Third we also found negative correlations between TREM mRNA
Third, we also found negative correlations between TREM2 mRNA expression and the methylation rate of 4 CpG sites in the intron 1 of TREM2. Gene methylation rates are generally associated with gene expression. Thus, heavily methylated areas of genes are usually less active at the transcriptional level (gene expression turned off), whereas areas with less methylation are more active (gene expression turned on) (Labbé et al., 2016). Although very recent studies showed hypermethylation at the Transcript Start Site (TSS)-associated region of the TREM2 gene despite higher TREM2 mRNA expression in AD brains (Smith et al., 2016, Celarain et al., 2016), there have been some reports that intron 1 methylation is related to gene expression (Xue et al., 2014, Godler et al., 2011, Balmer and LaSalle, 2001). Epigenetic changes can be impacted by age (Fraga et al., 2005), sex (El-Maarri et al., 2007), and factors such as obesity (Dick et al., 2014) and smoking (Lee and Pausova, 2013, Wan et al., 2015). On the other hand, none of the TREM2 DNA methylations were associated with sex, age, age of onset, disease duration, any of the neuropsychological tests, smoking history, APOE –ε4 allele carrier, medication state and psychiatric symptoms.
Recent genome wide methylation studies also revealed that DNA methylation in peripheral leukocytes related to both aging and AD and could be exploited for identification of AD biomarkers (Li et al., 2016). Circulating leukocytes play an important role in the innate immune response against pathogens and numerous studies have shown that peripheral myeloid cells can infiltrate Silmitasertib tissue and reduce the deposition of Aβ plaques (review in Zenaro et al., 2016). Furthermore, recent data indicate that infiltrating monocytes rather than resident microglia express TREM2, a receptor involved in myeloid cell phagocytosis, supporting the role of peripheral myeloid cells in AD pathogenesis (Jay et al., 2015). Thus, hypomethylation at CpG sites in intron 1 of TREM2 in leukocytes can be a biomarker of AD pathogenesis. Considering subtle changes (∼20%) in TREM2 expression or methylation with many control subjects overlapping with the cases, it is difficult to claim that TREM2 expression/methylation change by itself may be a “biomarker for AD”. However, it could be one of the elements of a panel of biomarkers for AD (Watanabe et al., 2015).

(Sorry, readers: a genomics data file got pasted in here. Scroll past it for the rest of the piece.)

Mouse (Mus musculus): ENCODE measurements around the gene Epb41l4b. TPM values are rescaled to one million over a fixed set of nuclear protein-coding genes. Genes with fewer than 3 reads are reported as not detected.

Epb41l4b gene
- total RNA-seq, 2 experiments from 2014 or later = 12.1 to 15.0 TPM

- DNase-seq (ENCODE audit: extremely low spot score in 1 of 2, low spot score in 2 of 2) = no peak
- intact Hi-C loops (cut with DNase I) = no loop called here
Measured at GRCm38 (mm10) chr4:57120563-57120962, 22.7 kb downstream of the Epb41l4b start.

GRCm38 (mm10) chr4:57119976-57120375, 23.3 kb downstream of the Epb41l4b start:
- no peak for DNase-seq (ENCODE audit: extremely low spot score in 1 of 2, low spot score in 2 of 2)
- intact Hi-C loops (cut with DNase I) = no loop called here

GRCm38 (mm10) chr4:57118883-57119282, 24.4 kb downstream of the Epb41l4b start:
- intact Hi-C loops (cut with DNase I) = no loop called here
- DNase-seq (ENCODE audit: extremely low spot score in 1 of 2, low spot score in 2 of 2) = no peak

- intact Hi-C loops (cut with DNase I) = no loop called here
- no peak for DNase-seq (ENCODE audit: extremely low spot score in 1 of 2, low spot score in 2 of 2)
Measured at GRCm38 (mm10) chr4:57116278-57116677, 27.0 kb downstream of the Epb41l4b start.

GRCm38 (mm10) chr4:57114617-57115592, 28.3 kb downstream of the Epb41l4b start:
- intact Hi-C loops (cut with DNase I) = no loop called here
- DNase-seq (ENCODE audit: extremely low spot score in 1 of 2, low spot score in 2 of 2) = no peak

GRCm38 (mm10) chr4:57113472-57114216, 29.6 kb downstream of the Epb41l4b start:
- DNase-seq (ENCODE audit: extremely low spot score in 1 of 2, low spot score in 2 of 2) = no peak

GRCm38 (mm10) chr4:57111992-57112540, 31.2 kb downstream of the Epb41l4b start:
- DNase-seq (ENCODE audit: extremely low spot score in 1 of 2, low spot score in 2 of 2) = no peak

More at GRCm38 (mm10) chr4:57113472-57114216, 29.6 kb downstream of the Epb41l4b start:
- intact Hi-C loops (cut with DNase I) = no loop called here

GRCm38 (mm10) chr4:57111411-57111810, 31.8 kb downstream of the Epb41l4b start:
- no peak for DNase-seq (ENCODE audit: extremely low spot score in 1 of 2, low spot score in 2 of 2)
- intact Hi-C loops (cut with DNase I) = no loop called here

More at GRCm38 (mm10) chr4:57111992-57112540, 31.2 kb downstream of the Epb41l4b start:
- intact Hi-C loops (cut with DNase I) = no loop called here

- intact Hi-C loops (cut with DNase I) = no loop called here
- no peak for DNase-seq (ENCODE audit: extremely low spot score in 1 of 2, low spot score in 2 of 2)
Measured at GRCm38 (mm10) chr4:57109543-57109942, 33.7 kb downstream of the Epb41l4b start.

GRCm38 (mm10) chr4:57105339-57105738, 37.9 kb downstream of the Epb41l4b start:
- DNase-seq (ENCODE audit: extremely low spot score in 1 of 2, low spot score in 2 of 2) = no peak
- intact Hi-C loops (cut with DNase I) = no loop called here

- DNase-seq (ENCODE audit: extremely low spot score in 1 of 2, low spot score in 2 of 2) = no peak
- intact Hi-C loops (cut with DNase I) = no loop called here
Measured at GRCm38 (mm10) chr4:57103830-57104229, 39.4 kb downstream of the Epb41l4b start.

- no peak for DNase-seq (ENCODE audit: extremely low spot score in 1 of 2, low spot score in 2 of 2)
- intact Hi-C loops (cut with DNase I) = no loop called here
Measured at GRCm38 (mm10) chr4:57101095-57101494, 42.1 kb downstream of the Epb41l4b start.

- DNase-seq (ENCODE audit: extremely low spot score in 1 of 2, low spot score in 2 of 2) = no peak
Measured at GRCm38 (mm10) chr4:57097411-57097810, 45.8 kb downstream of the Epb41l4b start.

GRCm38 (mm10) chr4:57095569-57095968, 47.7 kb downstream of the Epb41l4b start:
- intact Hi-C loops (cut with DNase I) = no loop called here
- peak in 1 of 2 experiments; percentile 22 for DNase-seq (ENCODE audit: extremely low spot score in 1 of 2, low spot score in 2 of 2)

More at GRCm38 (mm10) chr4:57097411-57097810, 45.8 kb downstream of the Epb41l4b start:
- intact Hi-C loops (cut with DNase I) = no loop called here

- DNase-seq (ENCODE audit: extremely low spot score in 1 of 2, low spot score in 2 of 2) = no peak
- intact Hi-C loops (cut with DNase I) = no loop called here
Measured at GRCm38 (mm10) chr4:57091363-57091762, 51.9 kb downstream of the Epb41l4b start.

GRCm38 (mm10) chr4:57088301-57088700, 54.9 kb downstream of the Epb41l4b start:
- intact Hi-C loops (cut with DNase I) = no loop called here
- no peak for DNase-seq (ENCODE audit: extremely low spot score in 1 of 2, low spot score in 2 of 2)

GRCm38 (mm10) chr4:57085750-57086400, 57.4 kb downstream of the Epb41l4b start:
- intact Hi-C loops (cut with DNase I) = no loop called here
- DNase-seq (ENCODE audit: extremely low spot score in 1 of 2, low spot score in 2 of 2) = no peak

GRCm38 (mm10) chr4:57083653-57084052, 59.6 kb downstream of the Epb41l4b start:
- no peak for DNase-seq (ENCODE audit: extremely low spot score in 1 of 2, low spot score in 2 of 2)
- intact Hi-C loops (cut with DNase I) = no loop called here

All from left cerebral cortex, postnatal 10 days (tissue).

There were several limitations of this study. Sample size was relatively small. We did not examine whether methylation rates of TREM2 in leukocytes are equivalent to those in the brain. Although several studies have shown that DNA methylation in peripheral blood often correlates with that in brain (Wockner et al., 2014, Davies et al., 2012), it should be verified whether the same results can be obtained in brain samples. Although there were no significant correlations between the TREM2 mRNA expression level or methylation rates and clinical characteristics of AD, multiple linear regression revealed that age and sex might influence both TREM2 mRNA expression level and methylation rates. Further research on the relationship among TREM2 and age and sex is needed.
In conclusion, we reported for the first time that TREM2 mRNA expression was elevated and that TREM2 DNA methylation rates were decreased in peripheral leukocytes in AD subjects. These results suggest that hypomethylation at CpG sites in intron 1 of TREM2 in leukocytes can be a biomarker of AD pathogenesis. Our study may be an important step in understanding epigenetic mechanisms underlying AD pathogenesis.
Acknowledgments We wish to thank Ms. Chiemi Onishi for technical assistance. This work was partially supported by a Health and Labor Science Research Grant from the Japanese Ministry of Health, Labour and Welfare and a Grant-in-Aid for Scientific Research from the Japanese Ministry of Education, Culture, Sports, Science and Technology, JSPS KAKENHI Grant Numbers 15K09808 and 16K21207.